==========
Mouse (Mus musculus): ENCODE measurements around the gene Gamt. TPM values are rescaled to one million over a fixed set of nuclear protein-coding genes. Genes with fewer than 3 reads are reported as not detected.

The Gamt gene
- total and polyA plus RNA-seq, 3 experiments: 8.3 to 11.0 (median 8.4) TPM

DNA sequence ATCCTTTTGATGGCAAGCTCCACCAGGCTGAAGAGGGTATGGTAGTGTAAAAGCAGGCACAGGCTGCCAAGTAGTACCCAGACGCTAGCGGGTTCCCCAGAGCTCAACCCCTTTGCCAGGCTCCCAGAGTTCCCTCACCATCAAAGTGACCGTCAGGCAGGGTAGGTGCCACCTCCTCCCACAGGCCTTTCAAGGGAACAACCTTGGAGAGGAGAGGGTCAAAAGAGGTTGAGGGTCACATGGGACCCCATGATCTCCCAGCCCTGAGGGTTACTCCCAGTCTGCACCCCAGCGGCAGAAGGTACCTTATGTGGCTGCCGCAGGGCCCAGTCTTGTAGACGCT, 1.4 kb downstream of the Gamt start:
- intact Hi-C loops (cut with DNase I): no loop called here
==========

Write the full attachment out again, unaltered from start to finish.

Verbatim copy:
Mouse (Mus musculus): ENCODE measurements around the gene Gamt. TPM values are rescaled to one million over a fixed set of nuclear protein-coding genes. Genes with fewer than 3 reads are reported as not detected.

The Gamt gene
- total and polyA plus RNA-seq, 3 experiments: 8.3 to 11.0 (median 8.4) TPM

DNA sequence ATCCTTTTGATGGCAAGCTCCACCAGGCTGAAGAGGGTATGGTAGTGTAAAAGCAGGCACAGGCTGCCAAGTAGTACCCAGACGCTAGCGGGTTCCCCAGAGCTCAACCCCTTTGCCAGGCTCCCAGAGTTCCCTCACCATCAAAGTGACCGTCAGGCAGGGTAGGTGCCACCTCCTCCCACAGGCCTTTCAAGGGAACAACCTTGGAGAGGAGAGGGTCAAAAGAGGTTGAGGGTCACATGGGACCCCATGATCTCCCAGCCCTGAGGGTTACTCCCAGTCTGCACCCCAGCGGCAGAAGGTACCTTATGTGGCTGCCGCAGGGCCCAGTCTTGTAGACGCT, 1.4 kb downstream of the Gamt start:
- intact Hi-C loops (cut with DNase I): no loop called here